Mental Health Needs? Health Insurance Has You Covered

Sometimes you may feel blue.  Sometimes the mood lifts and sometimes it just lingers on and on.  You might try talking with a friend, going for a walk. But it seems that no matter what you do, the blues continue.  At these times, you might feel that no one understands or worse, that no one cares.  You may feel that you are all alone.  

If you are feeling hopeless or you are with someone who is feeling suicidal, call 911, go to the Emergency Room or go to a Psychiatric Emergency Room immediately. Additional resources that are available 24/7: nationally, call  1-800-273-TALK (8255), text Hello to 741741, or in Washtenaw County, call 734-544-3050.

Under the current health care system, mental health is part of the essential health benefits that all health insurance must cover.  If you currently have insurance, you have a mental health benefit of at least 20 visits per year.  With this benefit, you can see a psychiatrist, psychologist, social worker or therapist as long as they are part of your health care network.  

As of October 1, 2017, Michigan Medicaid lifted the 20 visit cap on Mental Health visits.  You are now able to see any provider that accepts Medicaid or a Medicaid Health Plan for as long as needed.  An official notice is here  

Mental Health Affects Physical Health 

Depression and anxiety are the most common mental health conditions.  Some people have chronic mental health conditions, but many people may have temporary conditions that are treatable and preventable.  


Depression is a sad or blue mood that lasts for more than two weeks and affects a person's ability to work, carry out usual daily activities and have meaningful personal relationships. Symptoms of depression that need treatment include at least two of the following; lack of energy and tiredness, unusually sad mood, loss of enjoyment and interest in activities, sleeping difficulties, concentration and decision making problems, feeling worthless or guilty, thinking about death or dying, loss of interest in food or eating too much.  Depression is treatable.


Anxiety can vary from mild uneasiness to a terrifying panic attack.  Treatment is necessary if a person becomes unable to work, carry out usual daily activities and have meaningful relationships. Symptoms can be:

  • physical - pounding heart, sweating, stomach pain, shaking
  • psychological - mind racing, irritability, sleep disturbances
  • behavioral - situation avoidance, phobic behavior, obsessive or compulsive behavior

Anxiety is treatable.

Suicide is on the rise.  At any time if anyone is feeling hopeless or talking of suicide, call 911.  Washtenaw County officers have special training for mental health emergencies.  Tell the 911 operator that your emergency is mental health related and they will send trained officers.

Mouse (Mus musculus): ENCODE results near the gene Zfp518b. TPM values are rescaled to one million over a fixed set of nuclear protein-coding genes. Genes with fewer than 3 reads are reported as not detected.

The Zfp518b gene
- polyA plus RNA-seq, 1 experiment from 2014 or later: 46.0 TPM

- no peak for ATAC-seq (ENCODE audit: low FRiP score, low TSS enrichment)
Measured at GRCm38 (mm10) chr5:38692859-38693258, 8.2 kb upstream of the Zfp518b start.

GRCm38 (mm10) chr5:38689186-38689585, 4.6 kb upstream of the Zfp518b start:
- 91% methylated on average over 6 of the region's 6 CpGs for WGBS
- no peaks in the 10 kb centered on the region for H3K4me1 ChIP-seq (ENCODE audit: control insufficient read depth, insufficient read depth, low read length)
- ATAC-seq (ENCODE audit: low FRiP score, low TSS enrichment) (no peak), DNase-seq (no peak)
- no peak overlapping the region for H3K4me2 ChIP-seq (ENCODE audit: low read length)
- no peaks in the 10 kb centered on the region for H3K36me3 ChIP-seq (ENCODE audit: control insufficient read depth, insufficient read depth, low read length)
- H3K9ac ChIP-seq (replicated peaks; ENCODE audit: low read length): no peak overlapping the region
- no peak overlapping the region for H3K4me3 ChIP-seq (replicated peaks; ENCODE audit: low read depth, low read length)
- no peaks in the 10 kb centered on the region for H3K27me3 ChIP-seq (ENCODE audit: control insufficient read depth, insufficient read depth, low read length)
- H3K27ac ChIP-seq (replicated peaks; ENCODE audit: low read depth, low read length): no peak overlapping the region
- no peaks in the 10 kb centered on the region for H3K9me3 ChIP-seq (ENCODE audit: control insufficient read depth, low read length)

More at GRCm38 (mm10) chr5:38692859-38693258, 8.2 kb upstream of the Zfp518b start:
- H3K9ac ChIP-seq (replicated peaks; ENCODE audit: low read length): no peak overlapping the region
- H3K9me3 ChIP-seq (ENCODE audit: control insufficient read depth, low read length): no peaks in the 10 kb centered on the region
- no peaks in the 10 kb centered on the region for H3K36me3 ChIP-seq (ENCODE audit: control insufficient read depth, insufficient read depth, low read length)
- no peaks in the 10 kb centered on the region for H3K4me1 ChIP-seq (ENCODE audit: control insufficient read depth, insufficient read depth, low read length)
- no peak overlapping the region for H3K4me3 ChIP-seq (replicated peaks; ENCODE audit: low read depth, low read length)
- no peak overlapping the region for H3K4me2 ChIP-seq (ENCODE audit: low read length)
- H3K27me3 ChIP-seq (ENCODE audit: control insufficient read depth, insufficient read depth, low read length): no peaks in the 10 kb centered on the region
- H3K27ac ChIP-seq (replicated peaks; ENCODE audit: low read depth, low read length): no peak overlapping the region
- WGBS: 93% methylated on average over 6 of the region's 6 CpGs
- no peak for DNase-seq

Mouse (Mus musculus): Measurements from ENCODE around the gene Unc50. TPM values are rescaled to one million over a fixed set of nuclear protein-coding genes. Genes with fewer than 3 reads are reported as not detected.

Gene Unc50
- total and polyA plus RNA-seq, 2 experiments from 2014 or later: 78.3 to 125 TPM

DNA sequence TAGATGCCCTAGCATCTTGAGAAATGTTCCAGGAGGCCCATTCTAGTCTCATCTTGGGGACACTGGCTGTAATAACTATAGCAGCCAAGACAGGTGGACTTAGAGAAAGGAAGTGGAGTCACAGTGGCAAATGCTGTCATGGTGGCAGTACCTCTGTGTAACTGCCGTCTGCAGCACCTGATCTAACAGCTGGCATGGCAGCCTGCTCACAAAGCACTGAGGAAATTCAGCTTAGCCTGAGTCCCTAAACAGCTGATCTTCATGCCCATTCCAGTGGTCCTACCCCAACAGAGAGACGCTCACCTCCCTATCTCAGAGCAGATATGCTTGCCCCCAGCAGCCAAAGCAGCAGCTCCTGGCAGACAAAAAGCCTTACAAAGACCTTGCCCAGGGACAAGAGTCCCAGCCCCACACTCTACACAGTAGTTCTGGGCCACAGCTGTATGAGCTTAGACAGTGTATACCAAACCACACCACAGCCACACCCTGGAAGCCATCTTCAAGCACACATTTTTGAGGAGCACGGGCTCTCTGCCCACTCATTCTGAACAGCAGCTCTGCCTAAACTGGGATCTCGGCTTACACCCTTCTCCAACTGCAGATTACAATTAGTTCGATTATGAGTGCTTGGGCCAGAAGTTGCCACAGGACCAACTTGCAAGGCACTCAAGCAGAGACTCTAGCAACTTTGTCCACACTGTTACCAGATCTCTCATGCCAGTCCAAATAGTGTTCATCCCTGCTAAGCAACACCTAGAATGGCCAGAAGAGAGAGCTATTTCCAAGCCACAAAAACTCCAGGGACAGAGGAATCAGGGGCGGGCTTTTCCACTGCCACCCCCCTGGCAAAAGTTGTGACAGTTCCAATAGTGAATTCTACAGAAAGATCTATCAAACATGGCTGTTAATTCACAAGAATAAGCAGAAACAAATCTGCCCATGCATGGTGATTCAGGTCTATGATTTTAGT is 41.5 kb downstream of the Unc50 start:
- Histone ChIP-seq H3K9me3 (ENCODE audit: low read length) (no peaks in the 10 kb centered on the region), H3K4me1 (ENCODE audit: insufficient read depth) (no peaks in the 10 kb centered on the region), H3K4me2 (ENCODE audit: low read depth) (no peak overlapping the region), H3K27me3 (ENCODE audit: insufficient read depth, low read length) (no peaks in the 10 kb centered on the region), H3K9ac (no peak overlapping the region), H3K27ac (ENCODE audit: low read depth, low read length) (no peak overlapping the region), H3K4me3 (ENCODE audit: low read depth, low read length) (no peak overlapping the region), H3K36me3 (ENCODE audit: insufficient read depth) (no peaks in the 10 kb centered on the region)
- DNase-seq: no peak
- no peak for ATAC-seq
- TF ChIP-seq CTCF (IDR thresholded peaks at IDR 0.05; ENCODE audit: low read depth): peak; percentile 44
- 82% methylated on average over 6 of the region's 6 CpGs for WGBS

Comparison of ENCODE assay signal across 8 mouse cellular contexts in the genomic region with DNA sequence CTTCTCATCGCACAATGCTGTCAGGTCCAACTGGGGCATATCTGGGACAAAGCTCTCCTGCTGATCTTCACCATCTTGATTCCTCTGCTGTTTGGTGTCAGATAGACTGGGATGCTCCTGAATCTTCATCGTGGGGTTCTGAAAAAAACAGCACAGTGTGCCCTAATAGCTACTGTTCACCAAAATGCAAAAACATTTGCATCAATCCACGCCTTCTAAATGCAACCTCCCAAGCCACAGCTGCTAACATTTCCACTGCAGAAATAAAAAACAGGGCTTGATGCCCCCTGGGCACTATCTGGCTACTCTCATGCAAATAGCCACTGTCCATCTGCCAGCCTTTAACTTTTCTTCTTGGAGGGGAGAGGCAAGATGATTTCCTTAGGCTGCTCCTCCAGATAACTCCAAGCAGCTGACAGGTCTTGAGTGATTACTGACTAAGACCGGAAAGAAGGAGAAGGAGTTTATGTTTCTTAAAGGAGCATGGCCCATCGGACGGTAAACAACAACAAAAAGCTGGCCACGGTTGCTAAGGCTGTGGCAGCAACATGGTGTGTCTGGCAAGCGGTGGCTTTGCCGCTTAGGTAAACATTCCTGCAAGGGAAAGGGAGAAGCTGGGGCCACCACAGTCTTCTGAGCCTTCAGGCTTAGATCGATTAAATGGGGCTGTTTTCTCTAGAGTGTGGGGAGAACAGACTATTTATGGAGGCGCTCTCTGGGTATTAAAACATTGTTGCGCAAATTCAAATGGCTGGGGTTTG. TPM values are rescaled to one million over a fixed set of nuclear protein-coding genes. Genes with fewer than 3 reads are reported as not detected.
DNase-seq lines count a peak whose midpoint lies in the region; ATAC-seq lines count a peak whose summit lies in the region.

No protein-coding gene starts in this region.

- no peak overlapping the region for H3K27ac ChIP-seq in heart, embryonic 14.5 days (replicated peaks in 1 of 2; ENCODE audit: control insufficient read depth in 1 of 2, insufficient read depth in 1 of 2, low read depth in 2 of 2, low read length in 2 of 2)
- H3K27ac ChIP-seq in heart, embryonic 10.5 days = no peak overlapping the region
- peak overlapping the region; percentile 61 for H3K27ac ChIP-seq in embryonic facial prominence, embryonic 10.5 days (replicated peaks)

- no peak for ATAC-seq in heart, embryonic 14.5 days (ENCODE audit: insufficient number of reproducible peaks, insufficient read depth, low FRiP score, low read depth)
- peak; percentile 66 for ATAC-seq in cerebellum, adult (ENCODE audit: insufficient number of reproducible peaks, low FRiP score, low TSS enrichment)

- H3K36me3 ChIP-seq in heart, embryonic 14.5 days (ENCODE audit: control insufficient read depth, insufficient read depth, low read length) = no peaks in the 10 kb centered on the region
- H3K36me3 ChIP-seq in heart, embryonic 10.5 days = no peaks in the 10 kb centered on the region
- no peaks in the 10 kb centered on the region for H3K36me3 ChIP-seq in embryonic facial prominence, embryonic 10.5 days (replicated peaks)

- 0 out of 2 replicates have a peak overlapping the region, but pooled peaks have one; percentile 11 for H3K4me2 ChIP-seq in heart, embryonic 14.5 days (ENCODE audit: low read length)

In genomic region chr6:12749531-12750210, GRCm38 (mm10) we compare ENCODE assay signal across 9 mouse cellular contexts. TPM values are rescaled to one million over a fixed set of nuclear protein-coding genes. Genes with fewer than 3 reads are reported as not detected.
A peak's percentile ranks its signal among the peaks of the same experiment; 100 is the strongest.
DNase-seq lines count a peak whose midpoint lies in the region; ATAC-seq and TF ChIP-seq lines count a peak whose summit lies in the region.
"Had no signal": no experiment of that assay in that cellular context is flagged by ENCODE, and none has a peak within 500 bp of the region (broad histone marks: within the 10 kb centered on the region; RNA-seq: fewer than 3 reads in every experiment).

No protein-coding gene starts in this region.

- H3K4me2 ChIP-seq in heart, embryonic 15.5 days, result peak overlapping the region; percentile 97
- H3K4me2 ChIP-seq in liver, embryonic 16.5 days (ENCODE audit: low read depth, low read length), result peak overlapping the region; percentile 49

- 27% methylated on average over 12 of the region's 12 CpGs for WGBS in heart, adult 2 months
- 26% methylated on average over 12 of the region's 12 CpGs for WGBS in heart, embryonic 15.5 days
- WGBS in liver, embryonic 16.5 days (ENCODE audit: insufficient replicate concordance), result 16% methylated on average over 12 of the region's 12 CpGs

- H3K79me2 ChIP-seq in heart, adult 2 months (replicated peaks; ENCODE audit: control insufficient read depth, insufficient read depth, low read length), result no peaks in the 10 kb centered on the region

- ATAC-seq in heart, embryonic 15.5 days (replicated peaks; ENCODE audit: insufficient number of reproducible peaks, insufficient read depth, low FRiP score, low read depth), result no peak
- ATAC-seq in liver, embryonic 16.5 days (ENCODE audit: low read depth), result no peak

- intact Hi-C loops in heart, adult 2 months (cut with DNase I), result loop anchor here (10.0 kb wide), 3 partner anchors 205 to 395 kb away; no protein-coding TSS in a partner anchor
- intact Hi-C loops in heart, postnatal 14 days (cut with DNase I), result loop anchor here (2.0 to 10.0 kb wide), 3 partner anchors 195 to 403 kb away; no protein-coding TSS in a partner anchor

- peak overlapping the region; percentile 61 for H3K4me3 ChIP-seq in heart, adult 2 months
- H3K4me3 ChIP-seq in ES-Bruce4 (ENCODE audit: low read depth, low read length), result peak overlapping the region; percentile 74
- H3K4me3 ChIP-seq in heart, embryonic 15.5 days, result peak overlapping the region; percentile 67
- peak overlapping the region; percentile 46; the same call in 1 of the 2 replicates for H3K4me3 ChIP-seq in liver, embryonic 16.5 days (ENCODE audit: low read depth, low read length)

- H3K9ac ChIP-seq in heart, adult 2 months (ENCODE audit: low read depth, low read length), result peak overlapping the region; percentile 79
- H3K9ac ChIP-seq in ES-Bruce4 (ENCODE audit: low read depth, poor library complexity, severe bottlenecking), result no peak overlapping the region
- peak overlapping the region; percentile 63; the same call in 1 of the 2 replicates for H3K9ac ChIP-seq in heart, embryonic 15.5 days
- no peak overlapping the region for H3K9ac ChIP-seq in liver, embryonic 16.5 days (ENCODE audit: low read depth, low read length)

Here are some good tips, if someone you are close to is feeling suicidal.


  1. Make an appointment with your Primary Care Physician (PCP) or regular doctor. Your regular doctor can prescribe anti-depressants, talk about lifestyle choices and refer you for further treatment.  Many PCPs now use a depression or mental screening questionnaire that helps determine next steps.
  2. Search for psychiatrists, social workers, psychologists or counselors that accept your insurance.  You may find that information on the insurer's website or by calling them and asking for nearby therapists.  For Medicaid health plans, contact your Medicaid health plan.  The number is on the back of your card or search your provider's website.  
  3. Find a support group.  Some support groups are free. If there is a cost, you may want to check with your insurer to make sure you are seeing someone in your network. 
  4. Find a counselor or community agency.  If you don't have insurance but need attention, there are resources for counseling and help.  Community Mental Health has a crisis team that can be reached by calling 734-544-3050.  

Everyone needs help at some point in their life.  Talk to your doctor and get help. 

If you need help with health insurance, contact the Washtenaw Health Plan.  Call 734-544-3030 or walk-in to our offices at 555 Towner, Ypsilanti, Monday through Friday from 9am-4pm.  


Washtenaw Community Mental Health Call Access at 734-544-3050 or 1-800-440-7548 for crisis service, support or information.  Available 24 hours/day, 7 days/week.  

Washtenaw ALIVE Resource List from Suicide Prevention Coalition

Depression Toolkit from University of Michigan Depression Center

National NAMI  and Michigan NAMI

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